On Sept. 4th an official announcement was posted with the details for new Darlington hearings. Greenpeace and NorthWatch are working to coordinate the public participation on these. For more info you can contact Sarah Sherman at Greenpeace: email@example.com. They have provided many links to info to help you participate fully - see below.
Regina — Only two per cent of Canadians who responded to a new opinion poll believe climate change is not occurring. However, a majority believes natural climate variation is playing at least some role in the warming trend.
The findings are in a survey conducted by Insightrix Research, Inc. for IPAC-CO2 Research Inc., a Regina-based centre that studies carbon capture and storage.
OTTAWA – Today’s announcement by federal environment minister Peter Kent will further relax already grossly-inadequate regulations for coal-fired power plant greenhouse gas (GHG) emissions. Despite growing evidence of climate change, particularly this summer’s record Arctic Ocean ice-loss, the government of Canada continues to ignore the science.
“Arctic Ocean ice is at an all-time low and we are in the midst of a record breaking year for heat waves, droughts and torrential rain storms,” said Sierra Club Canada Executive Director John Bennett. “We don’t have 50 years to fix this problem as the regulations will allow – action is needed now!”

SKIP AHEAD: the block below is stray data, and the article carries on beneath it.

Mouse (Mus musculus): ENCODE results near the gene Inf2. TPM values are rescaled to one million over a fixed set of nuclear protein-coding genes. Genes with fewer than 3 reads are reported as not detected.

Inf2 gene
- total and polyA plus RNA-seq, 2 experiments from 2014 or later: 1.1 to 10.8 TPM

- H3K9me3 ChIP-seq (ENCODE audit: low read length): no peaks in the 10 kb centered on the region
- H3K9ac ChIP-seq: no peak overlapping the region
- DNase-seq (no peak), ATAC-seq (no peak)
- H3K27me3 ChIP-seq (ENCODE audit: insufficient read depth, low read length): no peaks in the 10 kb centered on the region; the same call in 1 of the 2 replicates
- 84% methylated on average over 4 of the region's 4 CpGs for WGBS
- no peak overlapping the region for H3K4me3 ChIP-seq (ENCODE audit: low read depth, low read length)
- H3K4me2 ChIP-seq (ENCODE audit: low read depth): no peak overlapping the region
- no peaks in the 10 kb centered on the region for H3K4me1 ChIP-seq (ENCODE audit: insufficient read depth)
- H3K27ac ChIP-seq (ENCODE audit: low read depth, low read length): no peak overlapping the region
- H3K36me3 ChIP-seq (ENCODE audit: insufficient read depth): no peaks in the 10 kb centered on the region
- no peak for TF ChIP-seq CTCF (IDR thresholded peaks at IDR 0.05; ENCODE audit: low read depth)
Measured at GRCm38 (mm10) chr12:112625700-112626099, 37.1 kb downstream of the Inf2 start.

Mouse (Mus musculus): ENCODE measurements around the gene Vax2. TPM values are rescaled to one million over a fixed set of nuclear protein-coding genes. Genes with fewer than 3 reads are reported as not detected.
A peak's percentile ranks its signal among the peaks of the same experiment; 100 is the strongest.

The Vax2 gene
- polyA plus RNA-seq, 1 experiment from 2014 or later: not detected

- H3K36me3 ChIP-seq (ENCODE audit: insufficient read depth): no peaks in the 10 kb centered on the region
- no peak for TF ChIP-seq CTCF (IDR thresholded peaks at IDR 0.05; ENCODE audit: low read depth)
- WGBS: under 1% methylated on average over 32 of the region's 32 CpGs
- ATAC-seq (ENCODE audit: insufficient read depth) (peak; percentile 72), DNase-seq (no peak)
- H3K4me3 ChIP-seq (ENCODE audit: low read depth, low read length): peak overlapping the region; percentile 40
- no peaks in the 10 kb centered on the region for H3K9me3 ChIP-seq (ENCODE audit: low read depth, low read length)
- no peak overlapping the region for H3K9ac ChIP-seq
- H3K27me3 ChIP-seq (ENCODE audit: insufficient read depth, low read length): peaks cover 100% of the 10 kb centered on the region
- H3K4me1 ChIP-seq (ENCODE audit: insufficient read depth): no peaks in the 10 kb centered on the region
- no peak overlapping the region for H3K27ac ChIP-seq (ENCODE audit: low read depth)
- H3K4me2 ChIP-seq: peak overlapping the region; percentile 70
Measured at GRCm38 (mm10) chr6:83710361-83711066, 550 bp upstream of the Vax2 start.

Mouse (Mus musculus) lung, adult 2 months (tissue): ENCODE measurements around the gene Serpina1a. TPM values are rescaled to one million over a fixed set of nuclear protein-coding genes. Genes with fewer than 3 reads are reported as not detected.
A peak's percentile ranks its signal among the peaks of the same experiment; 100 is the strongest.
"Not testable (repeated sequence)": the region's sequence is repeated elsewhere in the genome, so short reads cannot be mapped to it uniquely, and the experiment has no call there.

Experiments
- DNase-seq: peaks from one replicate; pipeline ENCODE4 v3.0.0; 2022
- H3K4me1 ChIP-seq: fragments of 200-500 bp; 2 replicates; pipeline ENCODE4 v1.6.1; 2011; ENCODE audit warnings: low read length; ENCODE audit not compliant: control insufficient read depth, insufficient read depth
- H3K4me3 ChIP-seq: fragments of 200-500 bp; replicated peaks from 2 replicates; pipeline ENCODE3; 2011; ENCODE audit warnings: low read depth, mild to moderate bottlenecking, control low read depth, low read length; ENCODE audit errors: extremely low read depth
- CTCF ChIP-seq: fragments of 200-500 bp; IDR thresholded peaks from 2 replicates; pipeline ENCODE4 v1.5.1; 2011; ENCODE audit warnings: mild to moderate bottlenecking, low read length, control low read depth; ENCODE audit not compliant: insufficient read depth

When it comes to exposure to hazardous chemicals, children are not just little adults. “Children are more vulnerable to environmental hazards,” states the Pediatric Environmental Health Specialty Unit, a subcommittee of the American Pediatric Society. “They eat, drink and breathe more than adults on a pound for pound basis.”(1) This means children are proportionally more exposed to toxins in air, water and food.
In areas of unconventional gas development, children are exposed to multiple industrial toxins, through air, and potentially through water and soil. Yet children’s health remains one of the many unexamined issues of this contentious industry.
A scathing U.S. government report on the 2010 Enbridge oil spill in the Kalamazoo River, Mich., has yet to be entered as evidence into the proposed Northern Gateway Pipeline hearings, a B.C. economist says.
In an interview airing on CBC Radio's The House, independent economist Robyn Allan told guest host Louise Elliott that while the U.S. National Transportation Safety Board (NTSB) report was published in July, "Enbridge hasn't tabled any information, at all, about the spill."
Allan says that Enbridge is underestimating the risks posed by the proposed Northern Gateway pipeline because the company's risk assessment excludes the Kalamazoo spill.
"So far, it's as if Kalamazoo never happened," Allan said.
A ruptured Enbridge pipeline leaked an estimated 877,000 gallons (3.3 million litres) of oil into the Kalamazoo river on July 25, 2010, coating wildlife like birds and fish.